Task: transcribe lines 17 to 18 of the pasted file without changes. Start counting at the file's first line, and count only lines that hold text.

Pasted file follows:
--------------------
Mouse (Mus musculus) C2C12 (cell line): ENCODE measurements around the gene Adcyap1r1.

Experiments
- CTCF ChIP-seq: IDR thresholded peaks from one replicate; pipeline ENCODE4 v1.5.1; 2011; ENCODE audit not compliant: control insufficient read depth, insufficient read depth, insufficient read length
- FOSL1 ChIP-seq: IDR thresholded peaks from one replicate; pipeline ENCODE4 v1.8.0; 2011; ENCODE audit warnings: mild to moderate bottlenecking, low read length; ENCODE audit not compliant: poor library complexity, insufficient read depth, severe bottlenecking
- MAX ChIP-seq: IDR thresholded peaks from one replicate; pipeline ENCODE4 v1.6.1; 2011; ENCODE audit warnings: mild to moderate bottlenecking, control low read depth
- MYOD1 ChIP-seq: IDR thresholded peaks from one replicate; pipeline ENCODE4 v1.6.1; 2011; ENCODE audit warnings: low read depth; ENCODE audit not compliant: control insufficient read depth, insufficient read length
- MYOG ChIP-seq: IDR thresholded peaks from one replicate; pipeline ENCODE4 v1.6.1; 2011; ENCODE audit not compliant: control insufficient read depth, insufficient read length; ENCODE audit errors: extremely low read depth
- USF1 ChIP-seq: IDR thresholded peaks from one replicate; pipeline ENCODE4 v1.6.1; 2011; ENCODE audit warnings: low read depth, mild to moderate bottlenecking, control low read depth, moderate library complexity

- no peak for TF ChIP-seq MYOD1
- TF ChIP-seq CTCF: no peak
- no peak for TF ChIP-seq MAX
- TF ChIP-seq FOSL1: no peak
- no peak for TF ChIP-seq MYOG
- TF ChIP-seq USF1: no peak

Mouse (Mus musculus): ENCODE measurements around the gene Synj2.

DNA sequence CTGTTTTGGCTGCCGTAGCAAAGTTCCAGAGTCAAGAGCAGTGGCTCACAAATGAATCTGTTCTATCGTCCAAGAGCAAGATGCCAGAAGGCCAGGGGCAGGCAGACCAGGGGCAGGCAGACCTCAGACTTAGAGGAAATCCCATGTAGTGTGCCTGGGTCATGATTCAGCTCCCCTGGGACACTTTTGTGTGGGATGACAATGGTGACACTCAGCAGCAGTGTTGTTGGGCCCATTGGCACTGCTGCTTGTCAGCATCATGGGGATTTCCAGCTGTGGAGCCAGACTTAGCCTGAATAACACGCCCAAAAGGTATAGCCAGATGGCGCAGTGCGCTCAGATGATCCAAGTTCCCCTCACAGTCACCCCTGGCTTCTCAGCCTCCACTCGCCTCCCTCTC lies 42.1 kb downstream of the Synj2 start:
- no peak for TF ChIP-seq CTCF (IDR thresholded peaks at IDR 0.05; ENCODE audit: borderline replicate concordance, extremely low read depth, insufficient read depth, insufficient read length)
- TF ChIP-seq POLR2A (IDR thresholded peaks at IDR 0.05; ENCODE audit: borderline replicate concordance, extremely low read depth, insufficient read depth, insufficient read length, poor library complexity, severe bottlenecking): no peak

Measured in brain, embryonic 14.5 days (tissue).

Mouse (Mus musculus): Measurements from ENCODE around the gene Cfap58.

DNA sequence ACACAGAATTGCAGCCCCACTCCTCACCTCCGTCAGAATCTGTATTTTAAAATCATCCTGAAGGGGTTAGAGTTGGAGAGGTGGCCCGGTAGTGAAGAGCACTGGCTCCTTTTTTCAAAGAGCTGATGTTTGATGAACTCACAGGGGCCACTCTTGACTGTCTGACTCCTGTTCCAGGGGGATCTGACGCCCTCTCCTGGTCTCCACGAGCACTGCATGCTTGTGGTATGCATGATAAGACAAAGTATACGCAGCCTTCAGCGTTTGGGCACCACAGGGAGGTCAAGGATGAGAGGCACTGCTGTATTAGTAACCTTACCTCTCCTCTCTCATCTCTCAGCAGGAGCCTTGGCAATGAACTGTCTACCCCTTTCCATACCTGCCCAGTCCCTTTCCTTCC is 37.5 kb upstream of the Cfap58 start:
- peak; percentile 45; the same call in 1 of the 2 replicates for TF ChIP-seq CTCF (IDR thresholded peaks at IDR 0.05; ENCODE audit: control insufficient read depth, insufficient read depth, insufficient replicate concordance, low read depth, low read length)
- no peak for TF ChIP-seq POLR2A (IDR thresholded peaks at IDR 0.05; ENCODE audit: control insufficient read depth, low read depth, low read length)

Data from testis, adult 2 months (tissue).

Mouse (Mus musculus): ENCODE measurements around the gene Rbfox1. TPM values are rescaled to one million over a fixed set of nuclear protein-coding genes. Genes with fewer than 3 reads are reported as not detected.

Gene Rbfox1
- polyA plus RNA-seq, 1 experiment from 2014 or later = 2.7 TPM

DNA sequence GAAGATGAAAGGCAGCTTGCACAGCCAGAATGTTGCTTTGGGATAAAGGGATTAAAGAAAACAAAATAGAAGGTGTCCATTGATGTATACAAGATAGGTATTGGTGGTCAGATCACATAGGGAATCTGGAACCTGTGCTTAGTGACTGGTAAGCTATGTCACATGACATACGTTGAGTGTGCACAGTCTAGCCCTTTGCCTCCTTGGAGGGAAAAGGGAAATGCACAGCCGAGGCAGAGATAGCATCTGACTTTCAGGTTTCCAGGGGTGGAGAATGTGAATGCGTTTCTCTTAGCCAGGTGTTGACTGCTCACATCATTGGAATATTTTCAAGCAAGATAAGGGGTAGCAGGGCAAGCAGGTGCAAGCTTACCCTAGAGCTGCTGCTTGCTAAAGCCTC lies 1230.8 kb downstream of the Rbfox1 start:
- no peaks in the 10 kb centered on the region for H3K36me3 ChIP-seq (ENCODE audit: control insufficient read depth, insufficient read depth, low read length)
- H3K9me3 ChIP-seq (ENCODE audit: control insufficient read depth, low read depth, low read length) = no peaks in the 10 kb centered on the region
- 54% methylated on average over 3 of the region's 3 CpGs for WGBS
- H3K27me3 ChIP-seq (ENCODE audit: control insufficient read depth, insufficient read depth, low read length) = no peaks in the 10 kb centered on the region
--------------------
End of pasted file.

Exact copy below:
- no peak for TF ChIP-seq CTCF (IDR thresholded peaks at IDR 0.05; ENCODE audit: borderline replicate concordance, extremely low read depth, insufficient read depth, insufficient read length)
- TF ChIP-seq POLR2A (IDR thresholded peaks at IDR 0.05; ENCODE audit: borderline replicate concordance, extremely low read depth, insufficient read depth, insufficient read length, poor library complexity, severe bottlenecking): no peak